Trump’s Immigration Policy and Why Americans Distrust Government

ROBERT MCLAUGHLIN

“I was the only Republican who had run a presidential campaign and not gone to jail.” Surprisingly enough, for the time being, those words were not uttered by Corey Lewandowski or Paul Manafort, but rather by James Baker as he joined the Reagan presidential campaign in 1980.

As H.W. Brands pointed out in Reagan: The Life (2015), Baker was simply referring “to the Watergate woes of the Nixon team.” That said, when I teach the later half of U.S. History survey, I suggest to students that the most harmful, lasting legacy of Vietnam and Watergate has been that people no longer trust their government because our elected leaders repeatedly lied to us. Donald Trump consistently upholds that lying tradition, particularly when describing his own immigration policy.

Jeff Sessions, Donald Trump’s beleaguered Attorney General, first announced the Trump administration’s zero-tolerance policy on May 7, 2018 in San Diego. Sessions stated, “We don’t want to separate families, but we don’t want families to come to the border illegally and attempt to enter this country improperly.” A heckler interrupted Sessions, shouting, “Why are you doing this? Do you have a heart?” Sessions insisted, “If you cross the border unlawfully, then we will prosecute you. It’s that simple.”

However, by mid-June, when numerous news reports broke showing children being separated from their families and held in cages, the American public unleashed bitter outrage against Trump’s zero-tolerance policy. Donald Trump responded, as he always does, by blaming others in order to deflect attention from his own failures. On June 5, 2018, at 7:58am, Trump tweeted; “Separating families at the Border is the fault of bad legislation passed by the Democrats. Border Security law should be changed but Dems can’t get their act together!”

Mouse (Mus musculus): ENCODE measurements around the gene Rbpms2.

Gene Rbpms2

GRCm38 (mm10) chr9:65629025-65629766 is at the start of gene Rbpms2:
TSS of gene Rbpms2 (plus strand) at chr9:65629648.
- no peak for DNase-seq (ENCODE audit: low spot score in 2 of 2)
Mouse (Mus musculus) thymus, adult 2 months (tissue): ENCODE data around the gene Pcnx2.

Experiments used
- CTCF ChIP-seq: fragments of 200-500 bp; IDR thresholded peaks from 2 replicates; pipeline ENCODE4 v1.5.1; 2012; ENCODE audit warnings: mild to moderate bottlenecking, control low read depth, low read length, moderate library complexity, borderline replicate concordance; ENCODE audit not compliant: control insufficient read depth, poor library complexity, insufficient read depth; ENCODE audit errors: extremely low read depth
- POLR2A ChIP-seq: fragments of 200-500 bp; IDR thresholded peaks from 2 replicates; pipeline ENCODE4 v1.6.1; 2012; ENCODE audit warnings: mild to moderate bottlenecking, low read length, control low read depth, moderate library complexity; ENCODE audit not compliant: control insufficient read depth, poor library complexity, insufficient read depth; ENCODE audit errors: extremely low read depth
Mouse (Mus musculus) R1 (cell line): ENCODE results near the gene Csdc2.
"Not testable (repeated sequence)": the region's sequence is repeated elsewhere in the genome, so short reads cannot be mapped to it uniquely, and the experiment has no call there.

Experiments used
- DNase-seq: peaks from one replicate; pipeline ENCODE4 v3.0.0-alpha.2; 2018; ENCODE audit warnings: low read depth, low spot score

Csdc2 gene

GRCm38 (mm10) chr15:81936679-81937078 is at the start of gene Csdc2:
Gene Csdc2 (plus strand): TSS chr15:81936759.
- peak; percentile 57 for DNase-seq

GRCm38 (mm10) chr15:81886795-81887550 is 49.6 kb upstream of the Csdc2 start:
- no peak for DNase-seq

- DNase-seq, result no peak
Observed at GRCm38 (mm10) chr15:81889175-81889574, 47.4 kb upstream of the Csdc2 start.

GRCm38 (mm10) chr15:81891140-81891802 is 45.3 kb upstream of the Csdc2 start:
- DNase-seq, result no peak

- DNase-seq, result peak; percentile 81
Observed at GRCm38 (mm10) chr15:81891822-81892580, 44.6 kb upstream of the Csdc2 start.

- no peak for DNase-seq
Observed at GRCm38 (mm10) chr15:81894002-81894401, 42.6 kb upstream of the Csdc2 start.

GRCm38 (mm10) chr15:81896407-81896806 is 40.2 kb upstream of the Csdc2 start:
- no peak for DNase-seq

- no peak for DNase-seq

Simply put, that tweet is nothing but lies. There was no legislation passed by Democrats, or anyone else, mandating child separation at the border. His own attorney general publicly announced the policy only a month earlier! (How dumb does he think we are?) And, while Trump may be right in general that Democrats can’t get their act together, if he wanted to change the border security laws, the Republicans control both houses of Congress and the White House.

They can pass any type of immigration legislation they choose, but they have repeatedly failed to do so. And, for two more weeks Trump continued to blame Democrats for his policy choice. Moreover, on June 15, 2018, when Trump answered questions from reporters outside the White House he was pressed on the point that Republicans control both branches and could pass immigration legislation if they so chose. Trump insisted that they needed Democratic support to pass legislation. A reporter then asked, “What about executive action?” Trump responded, “Now, wait. Wait. You can’t do it through an executive order.” Really?

Trump’s Nixonian Presidency

Stephanie Stramm’s opening line in her June 21st article in the Wall Street Journal read; “On June 20, President Donald Trump signed an executive order to stop the practice of separating children from their parents at the border, amid mounting public outcry.” So, it turned out a president can change immigration policy through an executive order. Who knew?

Well before this self-inflicted immigration crisis, The Charlotte Observer plainly stated something everyone already knew; “Donald Trump lies. A lot. This is not fake news, but it is old news.” (August 3, 2017). The Observer correctly argued that his incessant lying matters, and because of it our nation is dramatically weakened. Quite literally, Donald Trump’s presidency began with a lie. Everyone undoubtedly remembers how Trump stated that the crowd at his inauguration was the largest in history. The U.S. Park Service diligently produced photographic 3 evidence that flatly disproved Trump’s assertions. Yet, Trump being Trump, he could never admit to being wrong, so he sent the hapless Sean Spicer out to extol; “This was the largest audience to ever witness an inauguration, period.” Kellyanne Conway famously cleared things up the next day stating the White House was simply using “alternative facts.” Is there any wonder why Americans so thoroughly distrust their government?

Robert McLaughlin, Ph.D. teaches Western Civilization at Rowan University in Glassboro, New Jersey.